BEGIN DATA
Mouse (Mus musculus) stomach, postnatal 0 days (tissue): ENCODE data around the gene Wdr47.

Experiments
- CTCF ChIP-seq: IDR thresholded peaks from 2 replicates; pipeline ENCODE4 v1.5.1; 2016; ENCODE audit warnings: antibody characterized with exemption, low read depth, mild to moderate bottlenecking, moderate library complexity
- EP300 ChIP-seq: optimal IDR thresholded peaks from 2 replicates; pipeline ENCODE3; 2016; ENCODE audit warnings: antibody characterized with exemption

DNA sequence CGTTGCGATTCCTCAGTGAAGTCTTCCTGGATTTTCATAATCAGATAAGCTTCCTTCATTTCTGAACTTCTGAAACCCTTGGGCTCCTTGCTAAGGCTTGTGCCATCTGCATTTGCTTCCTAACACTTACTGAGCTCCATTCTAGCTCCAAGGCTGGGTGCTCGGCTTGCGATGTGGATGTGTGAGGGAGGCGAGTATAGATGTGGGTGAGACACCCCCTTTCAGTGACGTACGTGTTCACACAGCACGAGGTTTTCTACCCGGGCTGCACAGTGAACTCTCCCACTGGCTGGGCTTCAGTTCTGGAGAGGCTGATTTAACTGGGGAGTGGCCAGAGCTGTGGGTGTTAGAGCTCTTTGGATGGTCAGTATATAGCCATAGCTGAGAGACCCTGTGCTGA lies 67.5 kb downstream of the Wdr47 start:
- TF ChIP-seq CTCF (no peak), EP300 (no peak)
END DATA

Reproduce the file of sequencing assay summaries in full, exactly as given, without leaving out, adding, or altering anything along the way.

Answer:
Mouse (Mus musculus) stomach, postnatal 0 days (tissue): ENCODE data around the gene Wdr47.

Experiments
- CTCF ChIP-seq: IDR thresholded peaks from 2 replicates; pipeline ENCODE4 v1.5.1; 2016; ENCODE audit warnings: antibody characterized with exemption, low read depth, mild to moderate bottlenecking, moderate library complexity
- EP300 ChIP-seq: optimal IDR thresholded peaks from 2 replicates; pipeline ENCODE3; 2016; ENCODE audit warnings: antibody characterized with exemption

DNA sequence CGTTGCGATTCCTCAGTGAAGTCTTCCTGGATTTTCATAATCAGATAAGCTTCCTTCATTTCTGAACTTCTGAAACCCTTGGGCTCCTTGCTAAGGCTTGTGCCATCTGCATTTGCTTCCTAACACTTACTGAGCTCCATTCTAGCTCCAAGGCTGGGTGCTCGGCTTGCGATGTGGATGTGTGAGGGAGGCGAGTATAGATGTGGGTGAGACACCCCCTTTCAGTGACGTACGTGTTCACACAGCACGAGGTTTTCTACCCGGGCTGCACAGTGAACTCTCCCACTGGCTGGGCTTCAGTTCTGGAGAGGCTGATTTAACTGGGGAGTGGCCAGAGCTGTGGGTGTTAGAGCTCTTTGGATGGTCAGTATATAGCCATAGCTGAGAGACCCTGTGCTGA lies 67.5 kb downstream of the Wdr47 start:
- TF ChIP-seq CTCF (no peak), EP300 (no peak)